In the world of Jay Leno, Johnny Carson, and Conan O’ Brien, The Arsenio Hall Show was a vital platform for breaking artists of color into the mainstream. During the late eighties and early nineties, hip-hop culture was mainly relegated to a two-hour segment on Yo! MTV Raps. Though the likes of N.W.A. and Tupac were arguably becoming some of the greatest musical acts of their generation across all genres, their visibility was still limited by the “controversial” narrative that the mainstream media painted. But Arsenio provided a star-studded list of people, including Eddie Murphy, Michael Jackson, Will Smith, and Snoop Dogg, with a space to be unapologetically black on national television.

Comedy plays a significant role in how many of us receive information. So it matters that, unlike any other show at the time, Arsenio’s not only put underrepresented entertainers in the spotlight, but also illuminated issues affecting “urban” communities in entertaining, enlightening segments. He brought together some of the most notorious “gangster” rappers (some of whom represented rival gangs), like Eazy-E, Ice-T, and N.W.A., to perform “We’re All in the Same Gang” as a way of denouncing and shedding light on gang violence. He brought in Magic Johnson to talk about the stigma against HIV and Louis Farrakhan to speak on the Nation of Islam and the late Malcolm X. During the era of the L.A. riots, with police brutality making national headlines, Arsenio became a symbol of positivity and camaraderie in the black community.

Facing falling ratings because of stiff competition from similar programs starring Letterman, Leno, and future The Daily Show host Jon Stewart—whose The Jon Stewart Show premiered in 1993 on MTV—The Arsenio Hall Show ended in 1994, but not without first hosting the most monumental hip-hop cypher of all time, which featured A Tribe Called Quest, MC Lyte, KRS-One, and other big names, to wish him well.

Hall would go on to have a successful career as a comedian and an actor, costarring alongside Eddie Murphy in Coming to America and voicing Winston in the Ghostbusters cartoon, among other TV appearances. It was exciting when CBS decided to bring back The Arsenio Hall Show in 2013, but its short lifespan revealed a not-so-shocking truth: not much has changed. Police brutality is still making national headlines, and late-night TV is still a cis white men’s country club.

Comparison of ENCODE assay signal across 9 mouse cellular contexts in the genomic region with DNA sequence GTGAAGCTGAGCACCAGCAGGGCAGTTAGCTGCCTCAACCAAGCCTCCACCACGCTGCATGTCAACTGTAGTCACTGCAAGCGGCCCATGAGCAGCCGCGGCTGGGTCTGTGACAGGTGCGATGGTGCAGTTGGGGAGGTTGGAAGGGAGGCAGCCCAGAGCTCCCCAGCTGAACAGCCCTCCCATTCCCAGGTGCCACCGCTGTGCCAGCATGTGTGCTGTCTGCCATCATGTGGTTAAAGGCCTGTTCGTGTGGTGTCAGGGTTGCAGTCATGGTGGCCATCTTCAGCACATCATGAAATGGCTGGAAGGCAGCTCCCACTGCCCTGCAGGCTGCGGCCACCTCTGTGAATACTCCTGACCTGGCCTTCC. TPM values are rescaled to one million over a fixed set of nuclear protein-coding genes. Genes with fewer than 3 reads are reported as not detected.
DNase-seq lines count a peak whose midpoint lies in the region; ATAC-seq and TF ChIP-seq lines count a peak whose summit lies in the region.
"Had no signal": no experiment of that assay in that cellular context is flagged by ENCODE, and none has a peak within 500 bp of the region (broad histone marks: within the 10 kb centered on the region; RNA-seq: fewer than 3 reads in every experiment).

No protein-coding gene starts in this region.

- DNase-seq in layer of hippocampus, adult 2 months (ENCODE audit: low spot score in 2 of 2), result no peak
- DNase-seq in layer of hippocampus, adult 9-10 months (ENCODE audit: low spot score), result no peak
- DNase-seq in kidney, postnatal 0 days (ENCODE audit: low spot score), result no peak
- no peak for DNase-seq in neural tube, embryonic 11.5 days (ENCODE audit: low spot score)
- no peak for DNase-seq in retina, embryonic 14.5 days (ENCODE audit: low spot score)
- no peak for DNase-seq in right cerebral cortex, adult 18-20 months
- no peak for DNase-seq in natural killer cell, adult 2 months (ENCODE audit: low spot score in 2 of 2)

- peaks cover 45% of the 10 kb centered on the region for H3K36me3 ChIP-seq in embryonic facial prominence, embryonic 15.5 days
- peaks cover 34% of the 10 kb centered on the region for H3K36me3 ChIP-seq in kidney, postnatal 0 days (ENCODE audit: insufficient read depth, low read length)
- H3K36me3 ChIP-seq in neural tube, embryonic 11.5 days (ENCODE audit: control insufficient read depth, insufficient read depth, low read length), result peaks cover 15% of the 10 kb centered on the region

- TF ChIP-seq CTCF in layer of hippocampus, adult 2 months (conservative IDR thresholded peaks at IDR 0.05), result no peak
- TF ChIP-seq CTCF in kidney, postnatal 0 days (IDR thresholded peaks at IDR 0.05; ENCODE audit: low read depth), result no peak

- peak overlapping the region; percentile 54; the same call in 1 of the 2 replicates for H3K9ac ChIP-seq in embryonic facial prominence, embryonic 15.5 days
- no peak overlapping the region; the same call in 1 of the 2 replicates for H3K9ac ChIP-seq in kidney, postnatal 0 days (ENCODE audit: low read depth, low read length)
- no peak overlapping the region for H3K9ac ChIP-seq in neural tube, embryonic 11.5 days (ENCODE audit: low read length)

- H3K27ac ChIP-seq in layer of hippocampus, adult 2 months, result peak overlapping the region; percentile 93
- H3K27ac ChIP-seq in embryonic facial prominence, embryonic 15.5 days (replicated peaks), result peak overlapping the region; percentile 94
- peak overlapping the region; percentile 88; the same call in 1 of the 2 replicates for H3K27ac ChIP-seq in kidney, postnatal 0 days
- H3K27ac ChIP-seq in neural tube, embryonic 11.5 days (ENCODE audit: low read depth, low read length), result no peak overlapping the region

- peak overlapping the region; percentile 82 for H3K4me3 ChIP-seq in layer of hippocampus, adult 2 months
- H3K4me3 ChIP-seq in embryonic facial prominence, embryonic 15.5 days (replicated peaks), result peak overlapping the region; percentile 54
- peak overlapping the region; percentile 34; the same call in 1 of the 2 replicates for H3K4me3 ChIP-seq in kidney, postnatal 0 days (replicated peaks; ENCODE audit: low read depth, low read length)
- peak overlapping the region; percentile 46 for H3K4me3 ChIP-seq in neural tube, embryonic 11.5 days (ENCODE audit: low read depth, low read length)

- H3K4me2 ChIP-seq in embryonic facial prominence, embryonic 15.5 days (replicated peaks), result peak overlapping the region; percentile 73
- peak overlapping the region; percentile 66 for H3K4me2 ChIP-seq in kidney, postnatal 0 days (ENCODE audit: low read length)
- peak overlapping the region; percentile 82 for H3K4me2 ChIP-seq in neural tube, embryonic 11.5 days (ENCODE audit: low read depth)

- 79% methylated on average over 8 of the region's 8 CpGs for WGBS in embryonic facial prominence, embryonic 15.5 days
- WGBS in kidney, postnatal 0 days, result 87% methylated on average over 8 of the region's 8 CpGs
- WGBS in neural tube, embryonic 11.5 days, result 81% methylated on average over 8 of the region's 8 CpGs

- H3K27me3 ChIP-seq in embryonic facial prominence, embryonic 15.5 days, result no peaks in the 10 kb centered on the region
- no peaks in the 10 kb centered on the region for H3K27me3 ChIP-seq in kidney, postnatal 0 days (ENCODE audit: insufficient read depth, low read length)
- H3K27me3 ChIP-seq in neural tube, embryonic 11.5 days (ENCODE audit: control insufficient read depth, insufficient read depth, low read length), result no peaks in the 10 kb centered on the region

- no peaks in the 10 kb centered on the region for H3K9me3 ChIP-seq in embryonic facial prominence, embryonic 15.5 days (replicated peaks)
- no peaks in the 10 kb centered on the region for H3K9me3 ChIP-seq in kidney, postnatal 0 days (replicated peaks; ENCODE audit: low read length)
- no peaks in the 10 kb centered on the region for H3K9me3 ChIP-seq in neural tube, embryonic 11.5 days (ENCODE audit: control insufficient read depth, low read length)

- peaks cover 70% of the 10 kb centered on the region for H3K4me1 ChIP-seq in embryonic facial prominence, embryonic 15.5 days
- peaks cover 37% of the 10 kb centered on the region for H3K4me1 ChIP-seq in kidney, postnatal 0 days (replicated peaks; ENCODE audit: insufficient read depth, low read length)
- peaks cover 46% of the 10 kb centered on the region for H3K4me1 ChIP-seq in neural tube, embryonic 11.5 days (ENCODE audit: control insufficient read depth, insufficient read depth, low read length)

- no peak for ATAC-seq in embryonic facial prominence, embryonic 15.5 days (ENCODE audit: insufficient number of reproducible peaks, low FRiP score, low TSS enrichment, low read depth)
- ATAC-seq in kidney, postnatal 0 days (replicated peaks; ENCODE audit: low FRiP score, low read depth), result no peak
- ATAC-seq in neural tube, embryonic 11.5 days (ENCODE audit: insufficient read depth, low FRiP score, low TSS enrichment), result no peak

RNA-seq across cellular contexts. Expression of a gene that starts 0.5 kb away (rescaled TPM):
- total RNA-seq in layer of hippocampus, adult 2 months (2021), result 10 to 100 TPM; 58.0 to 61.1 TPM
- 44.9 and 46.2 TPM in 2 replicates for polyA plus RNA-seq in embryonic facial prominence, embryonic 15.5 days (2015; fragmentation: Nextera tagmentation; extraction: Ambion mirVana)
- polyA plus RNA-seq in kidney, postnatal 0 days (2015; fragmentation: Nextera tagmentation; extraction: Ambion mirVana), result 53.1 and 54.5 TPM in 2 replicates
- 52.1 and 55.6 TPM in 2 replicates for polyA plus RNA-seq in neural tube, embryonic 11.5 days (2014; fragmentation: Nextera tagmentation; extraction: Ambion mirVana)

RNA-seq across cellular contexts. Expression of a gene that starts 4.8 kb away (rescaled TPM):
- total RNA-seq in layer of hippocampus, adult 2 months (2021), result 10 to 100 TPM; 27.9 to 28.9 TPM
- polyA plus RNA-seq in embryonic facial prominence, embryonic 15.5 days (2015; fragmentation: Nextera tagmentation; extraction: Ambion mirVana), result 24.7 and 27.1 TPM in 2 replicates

In 2013, Arsenio was on familiar ground, but he still stood out, competing against Stewart, Colbert, and O’Brien. His core audience, which he called “The Dog Pound,” was still there, returning his famous, fist-pumping “Woof! Woof! Woof! Woof!” But that wasn’t enough to keep him on the air.

Though it only lasted one season, the second Arsenio Hall Show brought to late-night TV something it still desperately needs: a fresh perspective. Though the likes of Trevor Noah have shown up on Comedy Central, their shows are still rooted in the narrative that Stewart and Colbert built. It’s not enough to give black people a seat at the late-night table if they are not drawing their narrative from the black perspective.

But Arsenio’s influence on late-night TV can still be felt, with groups like Migos showing up on The Tonight Show and Ellen. Though Arsenio isn’t likely to get back on the late-night TV circuit anytime soon, his stand-up dates at Goodnight’s Comedy Club this weekend should be filled with hilarious stories and life lessons from a historic entertainer.

This article appeared in print with the headline “Real Talk.”

RankTribe™ Black Business Directory News – Arts & Entertainment

Chilling Photos Of A Community In The Grips Of A Serial Killer

Gauzy southwestern skies, empty suburban streets, and generic tract houses aren’t images typically associated with a violent crime spree, but when photographer Jesse Rieser was assigned to document the impact of a serial killer on Maryvale, a neighborhood in West Phoenix, he couldn’t ignore the surreal contrast of blazing bright light in an area grappling with devastating misfortune.


“This work comes from a place of my psychological response of first visiting the neighborhoods under the pretense of tragedy,” Rieser tells Co.Design about his series, Stalking a Serial Killer, by email. “The harsh Arizona sun became part of the experience when dealing with such a dark and tragic subject.”

[Photo: Jesse Rieser]